Whoopi Goldberg blasts lazy millennials: 'If you only want to work four hours, ... trends now
The View moderator Whoopi Goldberg blasted lazy millennials (people born between 1981-1996) during Wednesday's Hot Topics segment during ABC's all-female political panel show.
The self-made EGOT champ - turning 68 next Monday - was responding to co-host Alyssa Farah Griffin, who lamented her generation being 'the generation of the housing crisis, financial crisis, and 9/11.'
'We've been in war my entire generation. 49 percent of people are living with their parents. Our American dream is different,' the 34-year-old millennial "explained.
'On having kids specifically, I get it. Most of my friends, if they're not married by a certain age, they're not owning homes at the same rate and you don't want to have kids if you don't feel like you can provide that.
'My one piece of advice to millennials who are holding off on having kids because of finances, consider freezing your eggs. It's hard. It's a struggle out there.'
Her two cents: The View moderator Whoopi Goldberg blasted lazy millennials (people born between 1981-1996) during Wednesday's Hot Topics segment during ABC's all-female political panel show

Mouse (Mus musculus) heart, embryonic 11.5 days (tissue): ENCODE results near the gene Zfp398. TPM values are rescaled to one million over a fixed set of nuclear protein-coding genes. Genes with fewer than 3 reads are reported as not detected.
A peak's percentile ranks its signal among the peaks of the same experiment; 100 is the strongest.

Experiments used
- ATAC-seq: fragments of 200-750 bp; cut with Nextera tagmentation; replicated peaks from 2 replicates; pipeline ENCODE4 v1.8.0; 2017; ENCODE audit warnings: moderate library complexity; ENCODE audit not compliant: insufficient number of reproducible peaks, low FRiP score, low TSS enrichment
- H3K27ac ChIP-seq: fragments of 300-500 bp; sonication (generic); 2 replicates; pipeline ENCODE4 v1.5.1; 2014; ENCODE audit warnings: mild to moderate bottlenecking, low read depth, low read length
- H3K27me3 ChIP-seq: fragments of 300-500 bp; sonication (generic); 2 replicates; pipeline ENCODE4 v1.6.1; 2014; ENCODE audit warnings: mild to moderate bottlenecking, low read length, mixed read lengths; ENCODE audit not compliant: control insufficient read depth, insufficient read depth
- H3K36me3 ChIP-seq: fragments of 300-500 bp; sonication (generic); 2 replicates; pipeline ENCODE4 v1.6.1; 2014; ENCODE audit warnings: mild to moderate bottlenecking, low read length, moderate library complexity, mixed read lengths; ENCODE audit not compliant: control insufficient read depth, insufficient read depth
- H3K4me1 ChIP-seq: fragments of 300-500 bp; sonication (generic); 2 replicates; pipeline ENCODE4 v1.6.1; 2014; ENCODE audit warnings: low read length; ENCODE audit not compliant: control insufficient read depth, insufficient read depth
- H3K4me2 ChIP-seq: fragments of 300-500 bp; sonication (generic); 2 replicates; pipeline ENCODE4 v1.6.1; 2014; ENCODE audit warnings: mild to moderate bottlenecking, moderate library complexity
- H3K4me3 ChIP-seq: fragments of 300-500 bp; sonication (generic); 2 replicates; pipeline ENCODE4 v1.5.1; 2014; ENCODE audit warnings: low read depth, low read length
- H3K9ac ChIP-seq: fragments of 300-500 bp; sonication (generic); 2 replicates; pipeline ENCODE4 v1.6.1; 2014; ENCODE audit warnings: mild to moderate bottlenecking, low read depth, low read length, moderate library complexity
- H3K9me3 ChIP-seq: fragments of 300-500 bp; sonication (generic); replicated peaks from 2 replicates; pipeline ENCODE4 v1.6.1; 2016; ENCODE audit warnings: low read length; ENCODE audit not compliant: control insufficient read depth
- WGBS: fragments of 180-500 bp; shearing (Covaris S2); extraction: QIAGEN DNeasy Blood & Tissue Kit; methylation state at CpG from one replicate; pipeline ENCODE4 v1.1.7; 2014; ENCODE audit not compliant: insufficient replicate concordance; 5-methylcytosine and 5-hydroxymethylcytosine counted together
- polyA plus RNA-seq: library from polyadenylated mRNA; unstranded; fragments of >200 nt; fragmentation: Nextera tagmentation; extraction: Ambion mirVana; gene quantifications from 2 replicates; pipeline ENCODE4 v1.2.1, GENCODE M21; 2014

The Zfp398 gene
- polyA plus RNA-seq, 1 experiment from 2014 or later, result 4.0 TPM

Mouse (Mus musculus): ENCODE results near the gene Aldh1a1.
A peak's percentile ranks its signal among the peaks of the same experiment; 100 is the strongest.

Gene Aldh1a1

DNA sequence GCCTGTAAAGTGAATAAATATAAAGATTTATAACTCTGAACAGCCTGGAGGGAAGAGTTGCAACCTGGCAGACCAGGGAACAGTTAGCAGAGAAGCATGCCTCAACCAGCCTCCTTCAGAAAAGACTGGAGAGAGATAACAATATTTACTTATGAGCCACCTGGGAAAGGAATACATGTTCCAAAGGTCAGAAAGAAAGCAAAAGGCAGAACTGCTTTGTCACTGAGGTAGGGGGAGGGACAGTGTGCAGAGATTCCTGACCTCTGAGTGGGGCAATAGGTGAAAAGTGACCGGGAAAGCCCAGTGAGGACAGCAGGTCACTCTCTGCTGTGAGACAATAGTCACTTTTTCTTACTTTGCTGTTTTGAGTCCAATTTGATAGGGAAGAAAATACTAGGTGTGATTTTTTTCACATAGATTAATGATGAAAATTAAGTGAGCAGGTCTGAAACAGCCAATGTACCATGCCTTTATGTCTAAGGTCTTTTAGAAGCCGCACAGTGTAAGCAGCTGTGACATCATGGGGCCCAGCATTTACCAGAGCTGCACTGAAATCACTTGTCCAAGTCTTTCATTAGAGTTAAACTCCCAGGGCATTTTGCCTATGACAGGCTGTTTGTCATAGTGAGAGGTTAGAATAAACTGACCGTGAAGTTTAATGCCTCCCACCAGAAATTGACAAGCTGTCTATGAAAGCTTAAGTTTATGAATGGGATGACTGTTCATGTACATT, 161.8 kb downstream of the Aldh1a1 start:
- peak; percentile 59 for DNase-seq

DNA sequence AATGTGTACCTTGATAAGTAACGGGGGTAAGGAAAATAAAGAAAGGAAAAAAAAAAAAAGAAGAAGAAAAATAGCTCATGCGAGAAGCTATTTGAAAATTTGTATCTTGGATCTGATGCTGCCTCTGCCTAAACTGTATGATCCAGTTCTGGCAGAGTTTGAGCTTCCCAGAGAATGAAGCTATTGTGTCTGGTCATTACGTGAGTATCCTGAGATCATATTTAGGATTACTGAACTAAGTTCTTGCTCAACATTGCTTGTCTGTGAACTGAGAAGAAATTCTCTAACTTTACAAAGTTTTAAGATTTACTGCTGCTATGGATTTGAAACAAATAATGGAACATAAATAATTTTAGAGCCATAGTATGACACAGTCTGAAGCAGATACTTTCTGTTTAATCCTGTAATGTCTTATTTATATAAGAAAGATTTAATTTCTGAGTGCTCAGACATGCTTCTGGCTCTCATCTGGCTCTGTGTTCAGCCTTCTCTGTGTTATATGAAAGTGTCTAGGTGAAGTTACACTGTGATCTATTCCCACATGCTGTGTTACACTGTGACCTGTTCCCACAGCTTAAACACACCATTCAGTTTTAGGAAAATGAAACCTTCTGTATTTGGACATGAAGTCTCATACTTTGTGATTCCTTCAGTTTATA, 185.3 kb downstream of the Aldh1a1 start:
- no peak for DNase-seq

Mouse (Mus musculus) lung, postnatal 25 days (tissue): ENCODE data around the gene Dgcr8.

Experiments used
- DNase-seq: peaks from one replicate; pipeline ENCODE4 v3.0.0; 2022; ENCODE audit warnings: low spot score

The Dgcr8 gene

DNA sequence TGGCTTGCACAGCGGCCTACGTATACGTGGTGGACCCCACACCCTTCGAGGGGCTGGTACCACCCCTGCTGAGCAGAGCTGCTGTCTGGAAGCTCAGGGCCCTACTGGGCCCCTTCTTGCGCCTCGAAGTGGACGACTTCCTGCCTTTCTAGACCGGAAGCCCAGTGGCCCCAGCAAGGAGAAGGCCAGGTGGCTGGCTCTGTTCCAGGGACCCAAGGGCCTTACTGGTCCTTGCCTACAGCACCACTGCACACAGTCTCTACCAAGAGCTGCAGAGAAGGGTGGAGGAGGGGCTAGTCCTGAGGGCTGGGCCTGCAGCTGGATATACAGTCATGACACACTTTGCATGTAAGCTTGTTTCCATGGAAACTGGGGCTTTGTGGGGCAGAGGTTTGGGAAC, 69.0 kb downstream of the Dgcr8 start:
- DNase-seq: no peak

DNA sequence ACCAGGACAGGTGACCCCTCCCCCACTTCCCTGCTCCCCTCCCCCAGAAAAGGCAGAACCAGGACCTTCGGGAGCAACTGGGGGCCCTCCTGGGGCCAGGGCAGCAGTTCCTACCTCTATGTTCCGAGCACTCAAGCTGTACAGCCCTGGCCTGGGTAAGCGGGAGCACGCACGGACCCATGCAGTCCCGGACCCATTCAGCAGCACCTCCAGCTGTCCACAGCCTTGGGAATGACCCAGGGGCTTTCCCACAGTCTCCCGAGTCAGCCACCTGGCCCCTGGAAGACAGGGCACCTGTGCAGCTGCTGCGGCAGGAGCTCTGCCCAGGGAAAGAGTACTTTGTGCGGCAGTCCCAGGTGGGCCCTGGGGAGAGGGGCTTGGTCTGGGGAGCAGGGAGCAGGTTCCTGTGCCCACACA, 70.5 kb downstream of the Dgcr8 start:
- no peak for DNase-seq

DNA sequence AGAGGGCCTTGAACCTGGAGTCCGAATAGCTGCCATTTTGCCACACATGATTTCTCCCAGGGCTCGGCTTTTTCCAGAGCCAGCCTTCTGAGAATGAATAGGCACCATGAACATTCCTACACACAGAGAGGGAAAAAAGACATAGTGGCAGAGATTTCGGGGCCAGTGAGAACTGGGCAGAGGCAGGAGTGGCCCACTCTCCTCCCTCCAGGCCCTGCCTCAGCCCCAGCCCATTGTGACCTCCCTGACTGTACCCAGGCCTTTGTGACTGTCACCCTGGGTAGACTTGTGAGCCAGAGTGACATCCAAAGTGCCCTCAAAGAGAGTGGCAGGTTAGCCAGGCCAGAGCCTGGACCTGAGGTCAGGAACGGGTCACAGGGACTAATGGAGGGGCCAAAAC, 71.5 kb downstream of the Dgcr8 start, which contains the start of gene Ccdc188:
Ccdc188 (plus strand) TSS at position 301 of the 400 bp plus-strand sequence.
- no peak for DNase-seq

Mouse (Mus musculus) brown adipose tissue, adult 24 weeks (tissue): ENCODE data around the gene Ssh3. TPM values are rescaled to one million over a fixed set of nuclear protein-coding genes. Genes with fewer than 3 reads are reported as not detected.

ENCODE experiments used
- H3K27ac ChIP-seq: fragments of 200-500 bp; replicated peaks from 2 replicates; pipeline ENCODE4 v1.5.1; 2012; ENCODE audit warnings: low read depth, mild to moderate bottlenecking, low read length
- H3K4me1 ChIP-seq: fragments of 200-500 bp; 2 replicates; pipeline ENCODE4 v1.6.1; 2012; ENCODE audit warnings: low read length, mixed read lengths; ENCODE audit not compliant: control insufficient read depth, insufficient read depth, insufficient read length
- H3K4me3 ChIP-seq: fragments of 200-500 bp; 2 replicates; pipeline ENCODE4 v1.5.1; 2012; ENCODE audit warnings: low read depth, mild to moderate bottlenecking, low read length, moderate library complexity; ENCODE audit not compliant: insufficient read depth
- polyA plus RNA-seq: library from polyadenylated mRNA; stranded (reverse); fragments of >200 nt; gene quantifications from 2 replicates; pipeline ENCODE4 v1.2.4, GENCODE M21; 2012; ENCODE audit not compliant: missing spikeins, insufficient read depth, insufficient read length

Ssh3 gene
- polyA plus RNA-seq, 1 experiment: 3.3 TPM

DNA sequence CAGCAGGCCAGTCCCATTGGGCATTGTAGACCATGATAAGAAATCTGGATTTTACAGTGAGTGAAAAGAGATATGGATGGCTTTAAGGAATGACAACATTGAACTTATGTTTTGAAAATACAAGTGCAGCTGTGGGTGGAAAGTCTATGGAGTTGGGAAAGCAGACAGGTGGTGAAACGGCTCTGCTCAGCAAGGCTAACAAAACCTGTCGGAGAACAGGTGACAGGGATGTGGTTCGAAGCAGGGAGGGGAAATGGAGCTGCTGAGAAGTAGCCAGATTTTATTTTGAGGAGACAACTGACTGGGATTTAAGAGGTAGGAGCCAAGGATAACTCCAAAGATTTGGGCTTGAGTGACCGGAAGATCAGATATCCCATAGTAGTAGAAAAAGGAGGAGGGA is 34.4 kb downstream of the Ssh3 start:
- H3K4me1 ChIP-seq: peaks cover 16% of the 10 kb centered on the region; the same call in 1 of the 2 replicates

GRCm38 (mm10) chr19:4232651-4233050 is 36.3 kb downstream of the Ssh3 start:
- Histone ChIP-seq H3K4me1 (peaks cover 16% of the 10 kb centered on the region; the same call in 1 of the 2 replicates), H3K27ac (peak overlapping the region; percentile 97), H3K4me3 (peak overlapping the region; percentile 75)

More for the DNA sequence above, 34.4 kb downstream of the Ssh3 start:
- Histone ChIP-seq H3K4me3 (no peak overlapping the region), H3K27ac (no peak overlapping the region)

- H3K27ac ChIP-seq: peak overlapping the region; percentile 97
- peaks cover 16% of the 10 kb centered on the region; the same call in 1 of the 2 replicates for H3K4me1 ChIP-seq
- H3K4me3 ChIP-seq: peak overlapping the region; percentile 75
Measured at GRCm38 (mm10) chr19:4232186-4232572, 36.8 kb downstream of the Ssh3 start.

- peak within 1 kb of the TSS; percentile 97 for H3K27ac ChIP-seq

Whoopi - a baby boomer with a reported $85M fortune - replied that 'every generation comes and wants to do better than their parents did.'
'But, I'm sorry, if you only want to work four hours, it's going to be harder for you to get a house,' Goldberg (born Caryn Johnson) scoffed.
'I feel for everybody that feels this, but, I'm sorry, we busted our behinds. We had to bust our behinds, because we didn't have the option of going back. We had all kinds of stuff.'
Alyssa then defended: 'It's true. But the one thing I would say, millennials are statistically the first generation that's likely to [be] worse off than their parents.'
At that, the thrice-divorced great-grandmother shot back: 'That's what they said to us as well. Every generation is told you're going to do worse than your parents.
'And you know what? People pick it up, and they do what they do and they raise themselves. And this is what you've got to do. It's called being a good citizen.'
Whoopi - who was raised in a public housing project - worked as a waitress, bank teller, mortuary cosmetologist, and bricklayer before being discovered by director Mike Nichols after he attended her 1983